deGeneration X: This Argentine Park Fleeced Bambi

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<i>de</i>Generation X: This Argentine Park Fleeced Bambi

The Lake District in North Patagonia is an enchanting collection of blue lakes, lush forests, tiny islands, snow-capped mountains and volcanoes that stretch between Argentina and Chile with the Andes cutting through the middle. Bariloche (Argentina) and Pucón (Chile) are prime Lake District stops that could easily double as Swiss alpine villages, but Los Arrayanes National Park on the banks of Nahuel Huapi Lake in Argentina is of particular interest to film bluffs. Per, “A small house built in the middle of the forest and the deer living in the area … were the inspiring muse of the famous Walt Disney for his cartoon Bambi,” while wrote, “The forest inspired Walt Disney so much that he modeled forests in his film Bambi on the [forest of] Arrayanes.”

How could any self-respecting American skip Bambi’s Forest when already in nearby Bariloche? I had to go. I took the 80-minute bus voyage to Villa La Angostura, a tiny town nicknamed the Garden of Patagonia mere miles from Los Arrayanes National Park.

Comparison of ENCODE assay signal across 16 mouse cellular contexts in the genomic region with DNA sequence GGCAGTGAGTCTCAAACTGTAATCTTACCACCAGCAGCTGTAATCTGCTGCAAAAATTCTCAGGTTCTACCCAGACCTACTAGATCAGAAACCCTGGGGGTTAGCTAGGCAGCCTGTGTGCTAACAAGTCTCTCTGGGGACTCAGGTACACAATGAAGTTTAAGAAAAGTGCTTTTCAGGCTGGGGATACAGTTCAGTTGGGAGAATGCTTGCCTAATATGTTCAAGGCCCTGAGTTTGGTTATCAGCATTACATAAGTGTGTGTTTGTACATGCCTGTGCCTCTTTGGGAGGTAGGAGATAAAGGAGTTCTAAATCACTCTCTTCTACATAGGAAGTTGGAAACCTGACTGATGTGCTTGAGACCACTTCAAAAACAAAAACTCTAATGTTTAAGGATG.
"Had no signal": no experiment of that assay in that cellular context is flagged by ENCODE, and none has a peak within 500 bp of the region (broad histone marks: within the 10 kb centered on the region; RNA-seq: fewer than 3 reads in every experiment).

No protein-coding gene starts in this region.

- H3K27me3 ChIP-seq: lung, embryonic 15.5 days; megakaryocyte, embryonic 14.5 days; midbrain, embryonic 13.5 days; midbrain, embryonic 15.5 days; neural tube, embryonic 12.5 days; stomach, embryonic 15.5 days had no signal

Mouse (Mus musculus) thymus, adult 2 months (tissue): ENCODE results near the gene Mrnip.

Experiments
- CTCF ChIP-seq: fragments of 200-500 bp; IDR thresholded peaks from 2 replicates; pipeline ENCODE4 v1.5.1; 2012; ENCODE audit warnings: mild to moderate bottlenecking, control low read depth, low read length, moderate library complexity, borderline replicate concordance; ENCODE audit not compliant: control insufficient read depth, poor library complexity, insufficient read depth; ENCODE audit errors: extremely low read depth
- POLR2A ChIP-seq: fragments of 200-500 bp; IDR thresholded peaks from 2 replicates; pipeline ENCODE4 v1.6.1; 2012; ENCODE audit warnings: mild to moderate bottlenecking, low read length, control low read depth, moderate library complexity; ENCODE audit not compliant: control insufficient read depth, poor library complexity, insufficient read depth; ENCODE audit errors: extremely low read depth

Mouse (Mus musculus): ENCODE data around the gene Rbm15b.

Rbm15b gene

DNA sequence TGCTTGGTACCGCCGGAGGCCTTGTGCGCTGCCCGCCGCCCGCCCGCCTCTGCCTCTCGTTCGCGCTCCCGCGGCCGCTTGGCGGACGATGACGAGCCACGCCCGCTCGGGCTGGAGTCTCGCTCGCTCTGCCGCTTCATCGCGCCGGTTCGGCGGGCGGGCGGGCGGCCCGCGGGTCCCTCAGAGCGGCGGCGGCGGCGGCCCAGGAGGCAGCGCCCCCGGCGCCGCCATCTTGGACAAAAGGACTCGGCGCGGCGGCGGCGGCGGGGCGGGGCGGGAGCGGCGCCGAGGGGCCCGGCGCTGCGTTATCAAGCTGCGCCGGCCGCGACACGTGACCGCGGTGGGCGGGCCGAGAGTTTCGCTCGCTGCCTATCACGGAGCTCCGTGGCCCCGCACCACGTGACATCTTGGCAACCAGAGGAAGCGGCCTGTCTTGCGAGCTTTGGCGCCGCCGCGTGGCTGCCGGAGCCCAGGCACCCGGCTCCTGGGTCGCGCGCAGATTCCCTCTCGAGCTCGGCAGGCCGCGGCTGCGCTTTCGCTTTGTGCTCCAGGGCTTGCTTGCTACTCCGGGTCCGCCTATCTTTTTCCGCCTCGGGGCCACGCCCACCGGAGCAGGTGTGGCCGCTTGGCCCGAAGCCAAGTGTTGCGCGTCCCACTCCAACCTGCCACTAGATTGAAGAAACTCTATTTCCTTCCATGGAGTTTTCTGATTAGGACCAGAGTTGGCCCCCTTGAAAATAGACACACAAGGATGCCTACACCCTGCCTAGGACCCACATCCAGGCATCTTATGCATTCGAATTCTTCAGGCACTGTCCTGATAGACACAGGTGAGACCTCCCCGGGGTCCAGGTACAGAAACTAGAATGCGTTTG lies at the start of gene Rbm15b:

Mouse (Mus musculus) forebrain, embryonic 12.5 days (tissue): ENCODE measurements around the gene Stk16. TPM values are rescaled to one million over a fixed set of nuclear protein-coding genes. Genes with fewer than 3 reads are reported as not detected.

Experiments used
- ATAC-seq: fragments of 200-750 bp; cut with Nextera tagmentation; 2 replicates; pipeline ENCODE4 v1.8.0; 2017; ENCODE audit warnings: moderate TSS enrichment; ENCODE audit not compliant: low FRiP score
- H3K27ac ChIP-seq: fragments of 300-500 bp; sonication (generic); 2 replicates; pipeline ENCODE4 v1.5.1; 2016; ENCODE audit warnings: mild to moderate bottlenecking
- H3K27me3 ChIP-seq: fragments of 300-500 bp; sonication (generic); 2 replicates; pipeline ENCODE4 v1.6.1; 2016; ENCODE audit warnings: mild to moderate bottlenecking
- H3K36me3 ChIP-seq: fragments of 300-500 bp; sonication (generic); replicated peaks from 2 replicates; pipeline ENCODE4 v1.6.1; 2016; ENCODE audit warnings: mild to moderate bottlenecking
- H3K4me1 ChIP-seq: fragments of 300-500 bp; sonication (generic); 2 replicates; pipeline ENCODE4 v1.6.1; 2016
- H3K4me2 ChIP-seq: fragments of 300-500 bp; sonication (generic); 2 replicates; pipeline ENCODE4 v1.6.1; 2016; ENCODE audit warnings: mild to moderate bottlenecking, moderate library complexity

Los Arrayanes, declared a national park in 1971, is a compact forest about eight square miles in size on the Quetrihué Peninsula jetting out into Nahuel Huapi Lake. Arrayanes actually resides inside Argentina’s oldest national park, Nahuel Huapi, established in 1934, but the second designation was given to Arrayanes to further protect its gorgeous forest of rare, fragile arrayán trees. A person can easily access the park by land, but I opted to take a tourist boat 45 minutes down the Arrayanes coastline to the tip of the peninsula and then hike the eight-plus miles (with side trips) through the park back to town.

The southern tip of the peninsula contains the highest concentration of arrayán trees, a relative of the Chilean myrtle, and the forest (Bosque de Arrayanes) itself is largely made up of tall and lanky 300-year-old trees (some twice that age) stretching 40 to 50 feet into the sky, sometimes at strange angles. The arrayán produces small-yet-fragrant green leaves and white flowers that only slightly change the tree’s dominant color profile, which is a cinnamon-like orangish-brown with occasional white stripes where pieces of bark came off. A guide on the boat talked to the hikers about the park and the trees, but after we arrived at the forest, I had one more question before heading off into the woods.